Prime beef is top grade due to its high level of marbling that makes the meat rich and tender. As to be expected, with a higher grade of beef, there is a higher cost. Prime beef is produced from young and well fed cattle and often only found in high end restaurants.
In this article we are going to be discussing the dry aging process of prime beef as well as our favourite way to cook this delicious cut of beef.
Dry Aging Prime Beef
The first thing to know when dry aging a sub-primal bone in rib roast, you have two options. One option is to remove the pellicle and cut the rub roast into steaks. The other option is to cook the entire rib roast in one piece to serve to a large crowd with family friends.
Dry aging prime beef yourself is a cost effective way to produce the highest quality beef you can imagine. The combination of the top grade beef and the remarkable depth of flavour you can achieve through dry aging is a premium experience that in a restaurant would be costly. If you decide to dry age the meat yourself however, you can cut back on costs somewhat.
The good news is that all you need is a refrigerator, what’s more is that for the real hardcore carnivores out there, you can now get specially designed dry age fridges. Here at Steak Locker we produce a range of dry age refrigerators suitable for home or commercial use. The result of using our meat aging fridge is that you get to experience the delicious taste of dry aged produce in your own home.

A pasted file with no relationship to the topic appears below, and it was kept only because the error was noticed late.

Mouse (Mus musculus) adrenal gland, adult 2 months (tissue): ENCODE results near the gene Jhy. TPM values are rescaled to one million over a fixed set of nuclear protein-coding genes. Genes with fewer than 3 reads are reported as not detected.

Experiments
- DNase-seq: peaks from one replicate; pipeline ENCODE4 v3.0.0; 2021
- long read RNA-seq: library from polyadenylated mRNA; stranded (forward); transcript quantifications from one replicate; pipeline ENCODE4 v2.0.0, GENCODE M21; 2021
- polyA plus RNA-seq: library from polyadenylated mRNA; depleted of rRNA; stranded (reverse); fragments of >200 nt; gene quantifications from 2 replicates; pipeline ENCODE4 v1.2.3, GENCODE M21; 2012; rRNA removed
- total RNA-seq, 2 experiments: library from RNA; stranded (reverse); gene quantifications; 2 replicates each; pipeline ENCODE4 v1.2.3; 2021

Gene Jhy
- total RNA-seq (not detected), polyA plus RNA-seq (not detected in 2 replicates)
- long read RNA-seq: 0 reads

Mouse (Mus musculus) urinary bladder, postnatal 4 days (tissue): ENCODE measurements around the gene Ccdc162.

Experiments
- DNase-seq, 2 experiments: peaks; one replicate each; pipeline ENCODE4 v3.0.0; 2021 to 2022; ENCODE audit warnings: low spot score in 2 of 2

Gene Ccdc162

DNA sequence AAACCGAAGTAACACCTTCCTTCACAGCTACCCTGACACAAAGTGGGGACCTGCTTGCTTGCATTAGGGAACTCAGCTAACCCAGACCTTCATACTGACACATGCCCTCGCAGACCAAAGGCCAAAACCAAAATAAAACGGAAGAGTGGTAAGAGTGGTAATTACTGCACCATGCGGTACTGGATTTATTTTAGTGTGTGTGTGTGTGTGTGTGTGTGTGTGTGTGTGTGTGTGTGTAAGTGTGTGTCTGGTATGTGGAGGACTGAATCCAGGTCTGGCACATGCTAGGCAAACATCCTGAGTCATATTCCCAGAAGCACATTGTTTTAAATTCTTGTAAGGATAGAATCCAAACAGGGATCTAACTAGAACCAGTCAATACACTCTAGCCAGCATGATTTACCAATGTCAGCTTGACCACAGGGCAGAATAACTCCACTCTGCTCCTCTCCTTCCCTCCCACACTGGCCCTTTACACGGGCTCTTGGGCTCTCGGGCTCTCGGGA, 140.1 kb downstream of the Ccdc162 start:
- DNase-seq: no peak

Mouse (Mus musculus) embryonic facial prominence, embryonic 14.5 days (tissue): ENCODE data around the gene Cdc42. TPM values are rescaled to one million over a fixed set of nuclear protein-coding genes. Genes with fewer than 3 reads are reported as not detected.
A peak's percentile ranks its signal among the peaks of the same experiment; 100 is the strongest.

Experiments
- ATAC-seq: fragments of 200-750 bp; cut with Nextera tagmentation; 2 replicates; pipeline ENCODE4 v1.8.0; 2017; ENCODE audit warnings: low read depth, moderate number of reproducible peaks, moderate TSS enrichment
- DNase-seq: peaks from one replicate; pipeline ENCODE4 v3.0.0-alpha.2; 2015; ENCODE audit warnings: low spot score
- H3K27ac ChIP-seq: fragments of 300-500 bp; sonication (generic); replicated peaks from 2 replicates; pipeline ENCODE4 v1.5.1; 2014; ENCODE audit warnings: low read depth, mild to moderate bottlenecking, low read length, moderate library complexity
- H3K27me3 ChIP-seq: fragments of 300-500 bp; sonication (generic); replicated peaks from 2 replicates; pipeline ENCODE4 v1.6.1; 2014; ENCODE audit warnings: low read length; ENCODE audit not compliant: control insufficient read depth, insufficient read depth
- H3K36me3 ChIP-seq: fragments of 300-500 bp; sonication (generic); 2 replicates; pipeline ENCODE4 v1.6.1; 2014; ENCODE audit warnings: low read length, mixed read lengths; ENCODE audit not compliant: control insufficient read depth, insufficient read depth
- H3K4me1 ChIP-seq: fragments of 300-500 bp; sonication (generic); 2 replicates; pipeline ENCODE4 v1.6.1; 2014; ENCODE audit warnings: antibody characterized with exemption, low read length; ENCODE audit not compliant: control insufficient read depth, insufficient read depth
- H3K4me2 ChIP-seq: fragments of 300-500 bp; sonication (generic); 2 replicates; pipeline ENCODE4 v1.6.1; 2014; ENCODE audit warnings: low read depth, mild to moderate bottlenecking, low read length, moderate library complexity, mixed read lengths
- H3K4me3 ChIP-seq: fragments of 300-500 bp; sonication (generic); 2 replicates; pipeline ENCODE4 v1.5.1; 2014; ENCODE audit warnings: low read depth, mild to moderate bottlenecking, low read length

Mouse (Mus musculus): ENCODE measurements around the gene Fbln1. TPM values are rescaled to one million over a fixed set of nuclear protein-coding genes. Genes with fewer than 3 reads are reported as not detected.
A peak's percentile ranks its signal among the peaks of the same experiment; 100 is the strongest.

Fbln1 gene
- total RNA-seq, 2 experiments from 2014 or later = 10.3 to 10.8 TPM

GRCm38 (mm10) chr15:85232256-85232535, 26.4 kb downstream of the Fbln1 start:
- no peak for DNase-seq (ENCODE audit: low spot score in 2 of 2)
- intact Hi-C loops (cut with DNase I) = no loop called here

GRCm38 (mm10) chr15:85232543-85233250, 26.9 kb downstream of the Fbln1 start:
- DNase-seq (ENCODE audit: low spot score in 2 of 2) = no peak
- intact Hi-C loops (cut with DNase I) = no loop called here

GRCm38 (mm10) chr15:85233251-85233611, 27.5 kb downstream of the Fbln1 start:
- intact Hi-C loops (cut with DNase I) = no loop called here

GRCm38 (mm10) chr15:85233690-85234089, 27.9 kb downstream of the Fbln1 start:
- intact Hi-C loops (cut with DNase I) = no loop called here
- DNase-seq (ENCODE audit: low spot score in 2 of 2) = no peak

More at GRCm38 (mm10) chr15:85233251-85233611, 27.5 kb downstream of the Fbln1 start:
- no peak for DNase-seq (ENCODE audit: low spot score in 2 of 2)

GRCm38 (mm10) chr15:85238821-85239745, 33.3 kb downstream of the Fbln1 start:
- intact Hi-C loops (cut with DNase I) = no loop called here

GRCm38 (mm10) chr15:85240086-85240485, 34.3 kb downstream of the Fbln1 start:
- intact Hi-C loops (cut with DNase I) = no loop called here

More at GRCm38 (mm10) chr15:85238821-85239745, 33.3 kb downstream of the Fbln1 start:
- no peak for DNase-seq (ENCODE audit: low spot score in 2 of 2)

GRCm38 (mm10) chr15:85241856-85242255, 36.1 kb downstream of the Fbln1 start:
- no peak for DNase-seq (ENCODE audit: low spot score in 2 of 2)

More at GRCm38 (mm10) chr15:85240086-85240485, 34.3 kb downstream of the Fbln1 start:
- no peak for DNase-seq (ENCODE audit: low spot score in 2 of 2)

Dry Aged Prime Beef Recipe
Prime cut of beef
In order to correctly prepare the rib roast, you will want the bones cut away from the muscle in one piece and then tied with kitchen twine back into place. If you are not familiar with cutting your beef your favourite butcher will be able to assist in preparing the prime beef cut.
It will take approximately 3-5 hours for this roast to come to room temperature and it’s best to add the salt at this time in order to give it time to penetrate and add flavor. By allowing the roast to come to room temperature will allow for a more even cooking.
Preheat the oven to 500°F, place the rib roast into a large roasting pan and add freshly ground pepper to all sides.
Place the roasting pan in the pre-heated oven for 15 minutes to allow it to brown on all sides.
Reduce the oven temperature to 325°F. To figure out the total cooking time, allow about 11-12 minutes per pound for rare and 13-15 minutes per pound for medium rare. It’s best to use an instant read thermometer until it registers 115°F for rare or 120°-130°F for medium.
It’s important to allow the rib roast to rest for at least a half hour to allow the juices to redistribute within the roast. To keep the roast warm during the resting period, it’s best to tent it with aluminum foil.
Finally, it’s time to cut away the kitchen twine, remove the bones, slice the Prime Rib Roast and ENJOY!